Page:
Ena Rice obituary: ‘Beautiful, quiet, gentle’ woman loved spending time with family
Beloved mother and grandmother was known for her warmth and inner strength
Ena Rice. “Up to the last visit that we saw Mam, she’d have her lipstick on, her earrings on,” her daughter Fiona said.
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In 1991 Noel died at the age of 61 from motor neurone disease, an illness that was not well understood at the time.
“His death was a huge shock to my mam,” says Fiona. “It took her a long time to get over my dad’s death. She missed him terribly. She never got over him, to be honest.”
Ena moved in with Fiona and her family and lived for the next 24 years at the family home on Ardcollum Avenue in Artane.
She got sick in August and spent 10 weeks in Beaumont Hospital.
When her family was unable to care for her health needs, she moved into Nazareth House on the Malahide Road, where she died on April 17th.
All available family members including grandchildren last visited her on her 95th birthday and saw her through the dining-room window of the nursing home, exactly one week before she died.
She was posthumously diagnosed as having died from Covid-19. As a result, her coffin was closed and her family was denied the opportunity to dress her for burial.
Her family was also unable to bury her with her rosary beads, something she would have wanted.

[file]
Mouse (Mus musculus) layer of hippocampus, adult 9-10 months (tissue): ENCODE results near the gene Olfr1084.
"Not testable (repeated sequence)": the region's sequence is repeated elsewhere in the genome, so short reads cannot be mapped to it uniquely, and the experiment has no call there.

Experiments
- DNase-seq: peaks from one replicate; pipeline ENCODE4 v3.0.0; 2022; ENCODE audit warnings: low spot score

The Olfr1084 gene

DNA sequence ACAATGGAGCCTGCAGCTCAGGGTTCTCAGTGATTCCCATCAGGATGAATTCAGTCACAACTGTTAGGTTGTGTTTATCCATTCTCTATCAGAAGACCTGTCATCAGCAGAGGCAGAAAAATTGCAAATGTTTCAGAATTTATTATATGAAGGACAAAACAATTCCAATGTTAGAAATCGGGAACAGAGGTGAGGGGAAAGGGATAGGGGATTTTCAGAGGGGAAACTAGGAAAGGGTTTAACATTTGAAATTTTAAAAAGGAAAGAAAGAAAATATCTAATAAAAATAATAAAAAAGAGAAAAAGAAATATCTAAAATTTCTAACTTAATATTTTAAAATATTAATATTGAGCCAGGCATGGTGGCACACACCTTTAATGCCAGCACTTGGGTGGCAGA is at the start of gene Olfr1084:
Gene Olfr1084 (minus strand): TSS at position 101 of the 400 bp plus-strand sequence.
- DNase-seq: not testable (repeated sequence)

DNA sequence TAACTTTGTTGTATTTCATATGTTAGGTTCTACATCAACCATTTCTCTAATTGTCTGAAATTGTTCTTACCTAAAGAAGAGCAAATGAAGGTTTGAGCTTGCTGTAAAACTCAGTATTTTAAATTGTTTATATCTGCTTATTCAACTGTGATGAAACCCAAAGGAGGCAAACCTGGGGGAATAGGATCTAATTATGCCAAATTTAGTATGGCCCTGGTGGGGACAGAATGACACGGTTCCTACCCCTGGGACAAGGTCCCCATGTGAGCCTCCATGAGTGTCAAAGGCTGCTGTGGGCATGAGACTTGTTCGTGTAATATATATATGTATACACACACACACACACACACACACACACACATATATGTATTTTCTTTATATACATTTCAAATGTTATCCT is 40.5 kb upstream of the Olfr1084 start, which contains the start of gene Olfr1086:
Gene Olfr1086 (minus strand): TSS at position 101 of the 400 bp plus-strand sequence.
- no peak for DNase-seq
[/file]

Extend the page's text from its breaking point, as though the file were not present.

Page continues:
“Mam was a beautiful, quiet, gentle lady,” says Fiona. “She liked nothing better than spending time with family and invested hugely in us as children, and subsequently in her grandchildren.
“To people on the outside, many have come to us, since Mam’s passing and commented on their relationships and interactions with Mam. She will be remembered for her inner strength, her love of life, her warmth and encouraging smile.”
“Up to the last visit that we saw Mam, she’d have her lipstick on, her earrings on. She used to work in a sewing factory and she always had a great eye for fashion.”
Because of the Covid-19 restrictions, neither Ena’s daughter Áine, who is based in Glasgow, and her family, nor her granddaughter Aoife, Fiona’s daughter who is based in London, could attend the service.
Just 10 relatives were present for the funeral mass at St Brendan’s Church in Coolock and burial afterwards.
“There is something about having a wake. Irish people do grieving so well. To be isolated from your family when you are sharing such a huge loss is really difficult. It just is never how you would imagine your mother’s funeral would be,” says Fiona.